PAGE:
Ecofeminism / Maria Mies, Vandana Shiva ; with a foreword by Ariel Salleh.

Mies, Maria [Browse]
2nd ed.
  • London ; New York : Zed Books, 2014.
  • ©2014
1 online resource (360 p.)


Summary note
This groundbreaking work remains as relevant today as when it was when first published. Maria Mies and Vandana Shiva, two world-renowned feminist environmental activists, critique prevailing economic theories, conventional concepts of women's emancipation, the myth of 'catching up' development, the philosophical foundations of modern science and technology, and the omission of ethics when discussing so many questions, including advances in reproductive technology and biotechnology.
Description based upon print version of record.
Bibliographic references
Includes bibliographical references at the end of each chapters and index.
Source of description
Description based on online resource; title from PDF title page (ebrary, viewed March 11, 2014).
Language note
  • Front cover; critique influence change; About the authors; Title; Copyright; Contents; Foreword; Preface to the critique influence change edition; 1 Introduction: Why We Wrote This Book Together; Why is it so difficult to see this common ground?; Freedom versus emancipation; False strategies; The global versus the local; The breakdown of universalist (Western) ideologies and the emergence of cultural relativism; Ecofeminism; 'Spiritual' or 'political' ecofeminism?; Notes; Part 1 Critique and Perspective; 2 Reductionism and Regeneration: A Crisis in Science; Knowledge and ignorance
  • Value and non-value The reduction of human reproduction; The reduction of plant reproduction; Invasion and justice; Regeneration, production and consumption; Notes; 3 Feminist Research: Science, Violence and Responsibility; Methodological guidelines for feminist research; Notes; References; Part 2 Subsistence v. Development; 4 The Myth of Catching-up Development; Divide and rule: modern industrial society's secret; Catching-up impossible and undesirable; Does catching-up development liberate women?; Notes; 5 The Impoverishment of the Environment: Women and Children Last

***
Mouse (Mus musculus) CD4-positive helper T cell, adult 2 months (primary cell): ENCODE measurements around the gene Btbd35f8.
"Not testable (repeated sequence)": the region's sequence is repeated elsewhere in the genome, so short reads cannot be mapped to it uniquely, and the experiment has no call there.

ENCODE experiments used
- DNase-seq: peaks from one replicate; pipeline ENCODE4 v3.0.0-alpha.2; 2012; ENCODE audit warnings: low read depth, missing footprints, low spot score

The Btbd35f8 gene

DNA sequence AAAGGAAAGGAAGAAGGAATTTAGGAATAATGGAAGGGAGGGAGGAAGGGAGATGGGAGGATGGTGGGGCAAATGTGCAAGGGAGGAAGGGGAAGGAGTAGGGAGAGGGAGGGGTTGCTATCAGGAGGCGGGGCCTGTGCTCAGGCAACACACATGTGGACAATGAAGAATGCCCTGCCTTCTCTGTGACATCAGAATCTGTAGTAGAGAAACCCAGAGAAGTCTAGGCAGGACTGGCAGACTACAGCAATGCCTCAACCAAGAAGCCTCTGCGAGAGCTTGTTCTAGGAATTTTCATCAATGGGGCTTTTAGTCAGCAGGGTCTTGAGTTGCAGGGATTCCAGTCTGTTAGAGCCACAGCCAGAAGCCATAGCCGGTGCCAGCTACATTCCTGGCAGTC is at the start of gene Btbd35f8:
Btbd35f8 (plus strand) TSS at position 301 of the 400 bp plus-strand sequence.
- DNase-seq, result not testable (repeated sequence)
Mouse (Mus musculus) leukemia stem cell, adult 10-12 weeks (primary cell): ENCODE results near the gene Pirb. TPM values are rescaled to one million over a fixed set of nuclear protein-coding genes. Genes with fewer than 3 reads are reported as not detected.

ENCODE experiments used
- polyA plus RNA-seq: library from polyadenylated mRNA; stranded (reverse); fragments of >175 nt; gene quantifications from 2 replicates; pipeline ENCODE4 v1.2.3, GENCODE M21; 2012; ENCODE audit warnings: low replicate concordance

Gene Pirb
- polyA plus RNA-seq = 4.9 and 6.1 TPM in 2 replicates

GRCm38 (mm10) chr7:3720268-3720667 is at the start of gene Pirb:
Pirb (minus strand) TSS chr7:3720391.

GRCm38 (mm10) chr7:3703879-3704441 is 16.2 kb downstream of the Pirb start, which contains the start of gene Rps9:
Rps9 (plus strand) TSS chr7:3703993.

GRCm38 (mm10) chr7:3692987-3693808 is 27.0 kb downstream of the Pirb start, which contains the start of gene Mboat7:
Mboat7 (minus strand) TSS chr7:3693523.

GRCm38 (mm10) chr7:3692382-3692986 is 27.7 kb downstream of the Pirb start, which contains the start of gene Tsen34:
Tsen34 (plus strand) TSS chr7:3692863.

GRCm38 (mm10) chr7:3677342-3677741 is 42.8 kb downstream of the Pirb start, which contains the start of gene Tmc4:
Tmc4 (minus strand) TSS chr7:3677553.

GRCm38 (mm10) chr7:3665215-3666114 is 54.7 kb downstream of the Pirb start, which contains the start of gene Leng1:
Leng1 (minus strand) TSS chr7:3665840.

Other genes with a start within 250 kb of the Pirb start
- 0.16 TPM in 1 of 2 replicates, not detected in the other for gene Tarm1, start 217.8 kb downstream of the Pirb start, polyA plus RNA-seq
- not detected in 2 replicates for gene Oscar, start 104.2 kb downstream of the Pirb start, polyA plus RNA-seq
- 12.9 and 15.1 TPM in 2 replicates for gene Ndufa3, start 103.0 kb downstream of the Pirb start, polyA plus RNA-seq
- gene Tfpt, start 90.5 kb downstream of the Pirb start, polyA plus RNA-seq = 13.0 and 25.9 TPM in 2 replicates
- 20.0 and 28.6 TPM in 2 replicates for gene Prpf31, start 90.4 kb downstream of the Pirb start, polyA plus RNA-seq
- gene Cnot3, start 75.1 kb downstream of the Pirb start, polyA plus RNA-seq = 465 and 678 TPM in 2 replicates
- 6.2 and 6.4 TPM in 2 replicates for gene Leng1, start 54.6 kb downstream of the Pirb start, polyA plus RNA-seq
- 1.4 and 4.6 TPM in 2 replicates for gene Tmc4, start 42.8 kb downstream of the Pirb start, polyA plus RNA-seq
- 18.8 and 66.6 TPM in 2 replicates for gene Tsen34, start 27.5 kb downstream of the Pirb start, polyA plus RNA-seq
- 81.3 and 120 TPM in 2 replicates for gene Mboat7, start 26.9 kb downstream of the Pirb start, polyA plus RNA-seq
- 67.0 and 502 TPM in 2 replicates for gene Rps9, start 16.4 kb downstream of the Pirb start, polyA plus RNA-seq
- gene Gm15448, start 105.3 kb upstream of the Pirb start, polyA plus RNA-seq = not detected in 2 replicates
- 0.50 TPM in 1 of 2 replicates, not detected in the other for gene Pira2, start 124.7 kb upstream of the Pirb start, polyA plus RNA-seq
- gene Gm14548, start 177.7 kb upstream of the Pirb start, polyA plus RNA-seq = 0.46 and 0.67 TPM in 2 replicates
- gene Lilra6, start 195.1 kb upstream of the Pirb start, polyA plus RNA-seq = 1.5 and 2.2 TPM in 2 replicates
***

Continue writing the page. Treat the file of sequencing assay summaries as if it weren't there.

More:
• Environmental degradation and poverty creation Impoverishment of women, children and the environment; The food and nutrition crisis; The water crisis; Toxic hazards; Nuclear hazards; Survival strategies of women and children; Dispensability of the last child: the dominant paradigm; Grassroots response; Putting women and children first; Notes; 6 Who Made Nature Our Enemy?; Everything has changed - everything is the same; Some lessons - not only for women; Notes; Part 3 The Search for Roots; 7 Homeless in the 'Global Village'; Development as uprooting; Soil as a sacred mother; Notes
  • 8 Masculinization of the Motherland Globalization and the rise of nationalism; From plurality to duality; Notes; 9 Women have no Fatherland; Women pay the price; Colonization of women; Global orientation and national self-interest; Violence and the state; Mother nation and father state; National identity or catching-up development?; Notes; 10 White Man's Dilemma: His Search for What He Has Destroyed; Despair in the midst of plenty; Violence and desire; Pornography and prostitution tourism; Sexuality and nature; Reproduction technology; The source of these desires
  • Dissection and the search for wholeness Violence, progress and sentimentalism; Before the idyll; Romanticizing the 'Savage'; Romanticizing nature; How fascism uses these desires; Notes; Part 4 Ecofeminism v. New Areas of Investment through Biotechnology; 11 Women's Indigenous Knowledge and Biodiversity Conservation; Diversity as women's expertise; Women: custodians of biodiversity; 'Sacredness': a conservation category; Biotechnology and the destruction of biodiversity; 12 New Reproductive Technologies: Sexist and Racist Implications; Introduction; Selection and elimination
  • Racism, sexism and the Enlightenment
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